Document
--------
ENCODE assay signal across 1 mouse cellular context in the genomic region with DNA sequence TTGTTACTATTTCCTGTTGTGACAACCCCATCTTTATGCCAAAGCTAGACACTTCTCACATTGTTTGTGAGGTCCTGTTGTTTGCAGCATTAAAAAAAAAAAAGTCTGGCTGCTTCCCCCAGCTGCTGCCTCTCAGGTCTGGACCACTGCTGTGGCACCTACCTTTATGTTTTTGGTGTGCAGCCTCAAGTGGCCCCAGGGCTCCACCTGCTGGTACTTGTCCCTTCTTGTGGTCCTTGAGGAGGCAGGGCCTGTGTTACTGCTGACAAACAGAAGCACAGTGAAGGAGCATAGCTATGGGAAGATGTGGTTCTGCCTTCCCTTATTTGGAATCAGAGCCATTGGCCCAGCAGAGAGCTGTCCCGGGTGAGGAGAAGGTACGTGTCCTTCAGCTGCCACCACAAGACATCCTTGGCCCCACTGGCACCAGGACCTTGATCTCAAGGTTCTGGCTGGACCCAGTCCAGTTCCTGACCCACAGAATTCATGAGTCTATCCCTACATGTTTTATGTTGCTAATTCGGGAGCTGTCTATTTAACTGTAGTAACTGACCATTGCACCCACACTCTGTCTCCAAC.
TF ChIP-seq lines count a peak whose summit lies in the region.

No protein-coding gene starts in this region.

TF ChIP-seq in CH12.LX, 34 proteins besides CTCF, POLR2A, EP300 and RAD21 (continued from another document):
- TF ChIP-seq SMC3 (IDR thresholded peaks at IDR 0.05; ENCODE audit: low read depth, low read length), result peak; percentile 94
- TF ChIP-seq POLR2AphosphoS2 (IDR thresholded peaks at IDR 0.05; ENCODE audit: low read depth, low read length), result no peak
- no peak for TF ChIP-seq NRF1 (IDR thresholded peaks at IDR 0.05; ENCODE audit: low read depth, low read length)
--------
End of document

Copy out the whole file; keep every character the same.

ENCODE assay signal across 1 mouse cellular context in the genomic region with DNA sequence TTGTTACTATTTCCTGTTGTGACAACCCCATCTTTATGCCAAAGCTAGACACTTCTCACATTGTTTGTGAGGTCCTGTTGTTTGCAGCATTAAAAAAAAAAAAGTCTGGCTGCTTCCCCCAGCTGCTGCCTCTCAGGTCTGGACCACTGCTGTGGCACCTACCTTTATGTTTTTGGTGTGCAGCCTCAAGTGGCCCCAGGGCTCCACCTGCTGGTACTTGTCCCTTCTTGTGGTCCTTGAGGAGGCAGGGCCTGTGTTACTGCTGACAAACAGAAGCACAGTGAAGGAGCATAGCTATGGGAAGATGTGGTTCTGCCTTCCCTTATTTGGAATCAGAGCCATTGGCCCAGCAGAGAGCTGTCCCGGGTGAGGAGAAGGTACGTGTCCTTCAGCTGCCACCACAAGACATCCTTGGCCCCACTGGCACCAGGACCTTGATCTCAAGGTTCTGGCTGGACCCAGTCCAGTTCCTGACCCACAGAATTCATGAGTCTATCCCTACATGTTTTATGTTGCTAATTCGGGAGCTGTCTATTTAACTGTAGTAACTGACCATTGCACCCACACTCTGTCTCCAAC.
TF ChIP-seq lines count a peak whose summit lies in the region.

No protein-coding gene starts in this region.

TF ChIP-seq in CH12.LX, 34 proteins besides CTCF, POLR2A, EP300 and RAD21 (continued from another document):
- TF ChIP-seq SMC3 (IDR thresholded peaks at IDR 0.05; ENCODE audit: low read depth, low read length), result peak; percentile 94
- TF ChIP-seq POLR2AphosphoS2 (IDR thresholded peaks at IDR 0.05; ENCODE audit: low read depth, low read length), result no peak
- no peak for TF ChIP-seq NRF1 (IDR thresholded peaks at IDR 0.05; ENCODE audit: low read depth, low read length)